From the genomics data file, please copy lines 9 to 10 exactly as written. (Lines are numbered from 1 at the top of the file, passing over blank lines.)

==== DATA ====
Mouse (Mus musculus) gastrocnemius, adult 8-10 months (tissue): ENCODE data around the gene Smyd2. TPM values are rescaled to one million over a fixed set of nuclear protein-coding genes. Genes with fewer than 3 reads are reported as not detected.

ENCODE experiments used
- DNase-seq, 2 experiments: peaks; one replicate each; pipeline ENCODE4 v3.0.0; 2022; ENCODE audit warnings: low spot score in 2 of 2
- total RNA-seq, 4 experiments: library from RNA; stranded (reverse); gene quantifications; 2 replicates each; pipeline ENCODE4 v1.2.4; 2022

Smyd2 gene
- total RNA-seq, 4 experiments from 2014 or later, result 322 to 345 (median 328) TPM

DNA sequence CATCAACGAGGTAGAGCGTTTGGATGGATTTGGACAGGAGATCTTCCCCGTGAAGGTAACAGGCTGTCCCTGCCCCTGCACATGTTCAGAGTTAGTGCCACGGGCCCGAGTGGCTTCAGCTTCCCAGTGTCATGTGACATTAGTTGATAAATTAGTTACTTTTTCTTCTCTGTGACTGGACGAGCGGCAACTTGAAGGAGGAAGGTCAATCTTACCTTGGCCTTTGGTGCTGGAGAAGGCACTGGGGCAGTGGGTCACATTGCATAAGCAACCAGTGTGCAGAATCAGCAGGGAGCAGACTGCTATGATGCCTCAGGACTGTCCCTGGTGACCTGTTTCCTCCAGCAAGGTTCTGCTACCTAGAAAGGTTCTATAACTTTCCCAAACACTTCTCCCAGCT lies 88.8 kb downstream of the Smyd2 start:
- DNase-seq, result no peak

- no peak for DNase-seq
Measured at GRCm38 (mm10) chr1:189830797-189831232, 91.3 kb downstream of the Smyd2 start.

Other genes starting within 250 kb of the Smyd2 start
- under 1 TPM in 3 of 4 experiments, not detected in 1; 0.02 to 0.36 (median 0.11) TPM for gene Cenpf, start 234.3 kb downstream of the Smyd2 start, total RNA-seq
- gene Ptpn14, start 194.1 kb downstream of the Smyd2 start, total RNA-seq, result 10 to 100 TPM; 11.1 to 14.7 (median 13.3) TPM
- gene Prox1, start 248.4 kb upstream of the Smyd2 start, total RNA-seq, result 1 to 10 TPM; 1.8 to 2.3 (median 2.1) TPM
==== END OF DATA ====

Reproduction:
- no peak for DNase-seq
Measured at GRCm38 (mm10) chr1:189830797-189831232, 91.3 kb downstream of the Smyd2 start.